Explosive events on the sun can blast particles to high speeds, causing intense radiation storms that can disable spacecraft and cause radiation sickness or cancer in unprotected astronauts. Advance warning of radiation storms could give astronauts time to take cover and allow satellite operators to take protective measures.
SOHO's Extreme ultraviolet Imaging Telescope (EIT) caught this image of a coronal mass ejection. The green static represents the particles that the solar storm projects into space. Credit: NASA
> View video (Quicktime) Scientists are now testing a new method that could do just that. The method uses data from the Solar and Heliospheric Observatory (SOHO) to predict, in real-time, the approach and intensity of hazardous solar particles that would threaten astronauts and technology in space.
The method was developed eight months ago by Dr. Arik Posner, of Southwest Research Institute (SwRI), San Antonio, Texas, with collaborators from the University of Kiel in Germany, NASA's Goddard Space Flight Center, Greenbelt, Md., and the University of Turku in Finland. It shows how the latest results from basic solar physics research can be used rapidly for operational applications, such as in space exploration.
Posner used data from the Comprehensive Suprathermal and Energetic Particle Analyzer (COSTEP) on the SOHO satellite. "It provides advance warning up to about one hour," says Posner, who is stationed at NASA Headquarters, Washington, DC. "Although it seems relatively short notice, the warning can be mission-critical during extravehicular activities, such as on the lunar surface, but in most cases it will simply reduce astronauts' total exposure to radiation."
"Expanding our capabilities for monitoring radiation outbursts from the sun is one of the critical issues that we must continue to address for human space exploration," says Dr. Stephen Guetersloh, member of the Space Radiation Analysis Group of NASA's Johnson Space Center in Houston. "This becomes even more crucial for Exploration class missions. The transition of scientific data into an operationally useful tool is an important and invaluable approach."
Radiations storms begin when stressed solar magnetic fields snap to a new shape, like a rubber band that's been twisted too far. This can release as much energy as a billion one-megaton atomic bombs, and it accelerates solar particles to high speeds. The early warning is possible because the particles do not arrive at the same time.
SOHO's Large Angle and Spectrometric Coronagraph Experiment (LASCO) on caught this picture of a Coronal Mass Ejection (CME). The white flecks are high-energy particles that flooded the instrument. The movie shows the full affect of a CME. Credit: NASA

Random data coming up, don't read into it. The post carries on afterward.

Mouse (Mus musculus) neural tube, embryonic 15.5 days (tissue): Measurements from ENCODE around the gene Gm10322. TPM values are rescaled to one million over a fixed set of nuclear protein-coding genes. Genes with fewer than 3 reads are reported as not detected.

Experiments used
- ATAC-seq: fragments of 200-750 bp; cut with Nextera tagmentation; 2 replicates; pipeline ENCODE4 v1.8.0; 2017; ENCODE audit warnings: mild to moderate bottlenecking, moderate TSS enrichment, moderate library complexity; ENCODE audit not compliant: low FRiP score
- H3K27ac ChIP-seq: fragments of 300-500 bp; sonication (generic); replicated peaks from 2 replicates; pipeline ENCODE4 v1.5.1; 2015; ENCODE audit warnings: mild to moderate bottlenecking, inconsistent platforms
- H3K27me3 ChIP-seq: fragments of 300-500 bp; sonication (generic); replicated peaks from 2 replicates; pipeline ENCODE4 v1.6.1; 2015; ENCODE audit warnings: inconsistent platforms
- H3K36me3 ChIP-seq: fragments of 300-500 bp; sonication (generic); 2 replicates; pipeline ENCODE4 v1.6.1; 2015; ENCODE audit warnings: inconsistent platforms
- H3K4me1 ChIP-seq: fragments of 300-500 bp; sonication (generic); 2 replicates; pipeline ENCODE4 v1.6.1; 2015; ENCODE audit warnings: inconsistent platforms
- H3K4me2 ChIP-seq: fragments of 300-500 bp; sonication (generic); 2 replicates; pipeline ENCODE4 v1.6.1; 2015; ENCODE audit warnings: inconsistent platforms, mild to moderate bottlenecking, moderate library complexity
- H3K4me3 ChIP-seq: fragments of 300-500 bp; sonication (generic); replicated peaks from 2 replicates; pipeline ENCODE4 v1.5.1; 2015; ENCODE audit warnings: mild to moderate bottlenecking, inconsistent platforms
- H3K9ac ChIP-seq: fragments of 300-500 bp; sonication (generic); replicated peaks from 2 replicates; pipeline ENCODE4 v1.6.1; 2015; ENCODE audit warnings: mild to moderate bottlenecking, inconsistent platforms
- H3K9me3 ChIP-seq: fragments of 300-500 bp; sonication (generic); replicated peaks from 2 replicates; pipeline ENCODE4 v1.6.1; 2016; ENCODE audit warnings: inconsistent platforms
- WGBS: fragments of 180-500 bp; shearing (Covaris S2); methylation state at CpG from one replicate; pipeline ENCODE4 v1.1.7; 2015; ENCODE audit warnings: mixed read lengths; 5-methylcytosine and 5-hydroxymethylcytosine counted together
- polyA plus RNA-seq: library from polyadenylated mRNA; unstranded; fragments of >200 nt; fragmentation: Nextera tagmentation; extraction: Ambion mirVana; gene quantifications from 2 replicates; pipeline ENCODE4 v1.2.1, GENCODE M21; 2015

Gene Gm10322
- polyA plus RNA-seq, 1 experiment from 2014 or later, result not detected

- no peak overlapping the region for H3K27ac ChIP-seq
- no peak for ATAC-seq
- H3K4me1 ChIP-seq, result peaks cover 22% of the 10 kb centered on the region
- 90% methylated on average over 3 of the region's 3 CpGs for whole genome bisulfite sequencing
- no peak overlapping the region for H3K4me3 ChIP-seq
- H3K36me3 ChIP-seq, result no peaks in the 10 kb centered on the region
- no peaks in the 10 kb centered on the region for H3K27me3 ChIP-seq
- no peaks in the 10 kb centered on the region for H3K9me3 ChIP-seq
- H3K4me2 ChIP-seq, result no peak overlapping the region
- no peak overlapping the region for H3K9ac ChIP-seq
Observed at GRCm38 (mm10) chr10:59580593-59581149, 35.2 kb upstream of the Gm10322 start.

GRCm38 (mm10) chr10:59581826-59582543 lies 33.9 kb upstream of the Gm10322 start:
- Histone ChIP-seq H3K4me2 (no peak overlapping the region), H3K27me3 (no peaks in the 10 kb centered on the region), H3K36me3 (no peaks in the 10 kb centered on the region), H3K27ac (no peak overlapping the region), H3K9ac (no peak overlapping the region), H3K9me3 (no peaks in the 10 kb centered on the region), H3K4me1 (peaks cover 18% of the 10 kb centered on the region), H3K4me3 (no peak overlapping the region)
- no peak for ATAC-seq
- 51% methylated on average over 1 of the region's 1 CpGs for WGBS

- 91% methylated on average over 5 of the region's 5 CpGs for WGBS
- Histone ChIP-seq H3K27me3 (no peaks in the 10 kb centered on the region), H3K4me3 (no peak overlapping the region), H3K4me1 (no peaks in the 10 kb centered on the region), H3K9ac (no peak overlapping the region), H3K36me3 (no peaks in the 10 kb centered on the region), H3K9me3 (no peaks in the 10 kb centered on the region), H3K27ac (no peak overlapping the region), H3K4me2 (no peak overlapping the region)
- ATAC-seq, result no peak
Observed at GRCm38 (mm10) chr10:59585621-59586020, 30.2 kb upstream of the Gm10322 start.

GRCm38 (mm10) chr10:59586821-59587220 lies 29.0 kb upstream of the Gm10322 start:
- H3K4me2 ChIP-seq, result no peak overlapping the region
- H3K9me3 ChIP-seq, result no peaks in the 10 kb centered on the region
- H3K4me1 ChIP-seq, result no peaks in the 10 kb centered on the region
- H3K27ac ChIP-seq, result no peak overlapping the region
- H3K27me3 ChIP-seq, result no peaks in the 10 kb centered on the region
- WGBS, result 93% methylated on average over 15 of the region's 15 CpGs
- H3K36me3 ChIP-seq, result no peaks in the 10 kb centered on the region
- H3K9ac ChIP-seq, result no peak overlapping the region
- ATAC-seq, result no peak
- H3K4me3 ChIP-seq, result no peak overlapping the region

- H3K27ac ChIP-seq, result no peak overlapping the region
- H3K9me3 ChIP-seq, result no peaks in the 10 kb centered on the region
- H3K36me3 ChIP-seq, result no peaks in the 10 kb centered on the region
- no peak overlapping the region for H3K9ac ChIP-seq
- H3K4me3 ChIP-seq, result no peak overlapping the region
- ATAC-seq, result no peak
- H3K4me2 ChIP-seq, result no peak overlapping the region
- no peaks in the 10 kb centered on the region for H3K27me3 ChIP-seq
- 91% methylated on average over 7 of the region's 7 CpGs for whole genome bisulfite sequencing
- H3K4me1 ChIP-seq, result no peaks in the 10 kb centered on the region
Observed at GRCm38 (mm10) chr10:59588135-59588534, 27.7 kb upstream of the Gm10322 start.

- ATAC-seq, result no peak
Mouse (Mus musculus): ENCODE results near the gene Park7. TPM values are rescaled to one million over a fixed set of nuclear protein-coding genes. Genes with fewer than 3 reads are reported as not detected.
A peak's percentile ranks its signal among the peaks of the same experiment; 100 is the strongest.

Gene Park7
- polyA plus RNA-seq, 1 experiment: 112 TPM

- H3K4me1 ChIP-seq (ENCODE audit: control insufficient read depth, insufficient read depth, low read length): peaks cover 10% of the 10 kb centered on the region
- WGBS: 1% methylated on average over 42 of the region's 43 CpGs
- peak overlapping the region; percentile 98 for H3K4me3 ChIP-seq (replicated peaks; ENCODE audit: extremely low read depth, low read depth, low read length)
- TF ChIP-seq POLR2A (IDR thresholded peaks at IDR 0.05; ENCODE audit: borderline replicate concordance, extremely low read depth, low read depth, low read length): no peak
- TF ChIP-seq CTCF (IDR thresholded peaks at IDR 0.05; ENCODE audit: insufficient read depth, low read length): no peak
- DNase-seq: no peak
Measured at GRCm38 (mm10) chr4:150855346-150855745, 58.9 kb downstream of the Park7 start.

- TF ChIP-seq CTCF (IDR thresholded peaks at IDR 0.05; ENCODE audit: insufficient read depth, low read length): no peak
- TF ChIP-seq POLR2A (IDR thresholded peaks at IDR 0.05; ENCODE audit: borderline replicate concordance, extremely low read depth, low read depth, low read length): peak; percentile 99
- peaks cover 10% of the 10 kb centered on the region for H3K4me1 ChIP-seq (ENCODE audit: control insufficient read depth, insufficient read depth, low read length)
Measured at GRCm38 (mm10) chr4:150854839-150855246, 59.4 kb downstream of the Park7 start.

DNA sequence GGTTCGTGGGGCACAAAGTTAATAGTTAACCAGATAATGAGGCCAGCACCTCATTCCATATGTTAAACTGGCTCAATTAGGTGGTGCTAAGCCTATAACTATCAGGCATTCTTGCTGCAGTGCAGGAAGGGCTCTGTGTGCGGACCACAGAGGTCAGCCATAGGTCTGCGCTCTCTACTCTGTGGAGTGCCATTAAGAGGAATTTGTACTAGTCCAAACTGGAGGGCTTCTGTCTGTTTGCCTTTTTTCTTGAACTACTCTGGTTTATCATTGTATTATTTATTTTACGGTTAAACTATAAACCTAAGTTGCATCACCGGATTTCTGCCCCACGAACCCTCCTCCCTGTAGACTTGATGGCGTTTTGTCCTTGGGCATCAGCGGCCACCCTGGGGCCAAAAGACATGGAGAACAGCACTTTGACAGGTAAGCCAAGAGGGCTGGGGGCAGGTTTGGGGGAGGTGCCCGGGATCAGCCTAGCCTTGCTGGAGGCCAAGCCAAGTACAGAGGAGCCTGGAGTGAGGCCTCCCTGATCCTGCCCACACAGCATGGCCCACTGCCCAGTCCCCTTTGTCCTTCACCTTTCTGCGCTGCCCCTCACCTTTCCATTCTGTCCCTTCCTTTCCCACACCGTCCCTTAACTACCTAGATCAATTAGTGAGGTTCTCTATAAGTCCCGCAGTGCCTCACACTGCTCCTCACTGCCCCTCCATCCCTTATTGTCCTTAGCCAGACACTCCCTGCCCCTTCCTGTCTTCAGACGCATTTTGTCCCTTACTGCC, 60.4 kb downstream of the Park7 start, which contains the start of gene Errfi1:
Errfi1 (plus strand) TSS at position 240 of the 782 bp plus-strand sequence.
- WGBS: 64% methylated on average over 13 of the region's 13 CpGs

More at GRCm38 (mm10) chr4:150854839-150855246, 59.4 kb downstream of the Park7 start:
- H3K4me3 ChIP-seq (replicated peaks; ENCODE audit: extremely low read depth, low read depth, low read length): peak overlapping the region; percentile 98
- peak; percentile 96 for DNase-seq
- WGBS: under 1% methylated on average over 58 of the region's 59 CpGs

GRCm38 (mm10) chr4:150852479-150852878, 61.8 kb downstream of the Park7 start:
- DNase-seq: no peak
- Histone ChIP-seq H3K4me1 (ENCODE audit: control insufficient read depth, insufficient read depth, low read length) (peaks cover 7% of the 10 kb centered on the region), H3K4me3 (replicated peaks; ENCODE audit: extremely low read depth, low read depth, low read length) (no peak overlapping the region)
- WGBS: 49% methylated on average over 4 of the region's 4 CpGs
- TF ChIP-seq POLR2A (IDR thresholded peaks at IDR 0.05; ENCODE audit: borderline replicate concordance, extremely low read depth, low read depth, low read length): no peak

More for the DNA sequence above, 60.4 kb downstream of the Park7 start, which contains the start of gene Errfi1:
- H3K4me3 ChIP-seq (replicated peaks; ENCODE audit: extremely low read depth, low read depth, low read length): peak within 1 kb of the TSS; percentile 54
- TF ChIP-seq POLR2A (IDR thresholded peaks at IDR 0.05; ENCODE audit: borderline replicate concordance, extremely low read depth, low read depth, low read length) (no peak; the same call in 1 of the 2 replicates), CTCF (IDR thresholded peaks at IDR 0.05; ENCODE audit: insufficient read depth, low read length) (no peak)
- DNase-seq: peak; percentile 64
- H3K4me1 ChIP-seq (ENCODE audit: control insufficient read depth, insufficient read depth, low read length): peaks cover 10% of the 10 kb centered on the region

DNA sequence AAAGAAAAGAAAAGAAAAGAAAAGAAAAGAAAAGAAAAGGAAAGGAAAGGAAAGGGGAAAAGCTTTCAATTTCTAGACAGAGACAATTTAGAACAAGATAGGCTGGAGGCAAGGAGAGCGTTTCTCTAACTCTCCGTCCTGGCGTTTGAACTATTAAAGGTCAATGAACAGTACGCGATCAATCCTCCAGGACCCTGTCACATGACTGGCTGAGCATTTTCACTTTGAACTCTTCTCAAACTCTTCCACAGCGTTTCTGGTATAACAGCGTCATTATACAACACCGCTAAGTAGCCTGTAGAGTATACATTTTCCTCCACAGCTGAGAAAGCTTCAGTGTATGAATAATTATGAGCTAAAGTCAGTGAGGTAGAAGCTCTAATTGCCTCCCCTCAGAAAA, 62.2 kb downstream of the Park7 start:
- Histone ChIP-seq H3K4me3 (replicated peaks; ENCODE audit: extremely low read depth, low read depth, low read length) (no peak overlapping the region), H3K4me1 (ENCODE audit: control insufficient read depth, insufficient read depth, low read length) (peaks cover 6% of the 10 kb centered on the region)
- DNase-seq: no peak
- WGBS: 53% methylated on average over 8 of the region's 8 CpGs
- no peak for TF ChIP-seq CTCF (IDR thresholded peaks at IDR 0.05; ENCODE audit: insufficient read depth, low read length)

> View video (Quicktime) Two kinds of particles are hurled into space during solar storm events. First to arrive are electrons, which are lightweight subatomic particles. In everyday life, we harness their flow as electricity. Protons and other ions are also accelerated. These heavier subatomic particles are just atoms with some or all of their electrons removed. Because electrons are more than a thousand times lighter than ions, they move faster than ions - almost at the speed of light - and arrive first.
The new forecasting method calculates the appearance and intensity of solar ion events by measuring these relativistic (near light-speed) electrons. Extreme solar events create the relativistic electrons, which have characteristics that can be exploited to predict the time and intensity of later arriving ions, predominantly protons with energies more harmful to humans.
Energetic protons and heavier ions are among the main constituents of solar radiation storms, and exposure of the human body to such ionizing radiation elevates cancer risk. Heavy exposure to these particles can also result in acute radiation syndrome, with symptoms that include nausea, skin burns or disruption of central nervous system function.
"Earth's magnetic field helps prevent exposure to solar particle events," says Posner, "but as space exploration leads humans out of this protective magnetic cocoon, towards the Moon and into outer space, this and other methods of space weather forecasting will become increasingly important."
SOHO is a project of international cooperation between the European Space Agency and NASA. COSTEP is funded by the German Aerospace Agency (DLR). The instrument was developed and built at the University of Kiel (Germany) in collaboration with the Alcala University (Spain).
> NASA's SOHO project page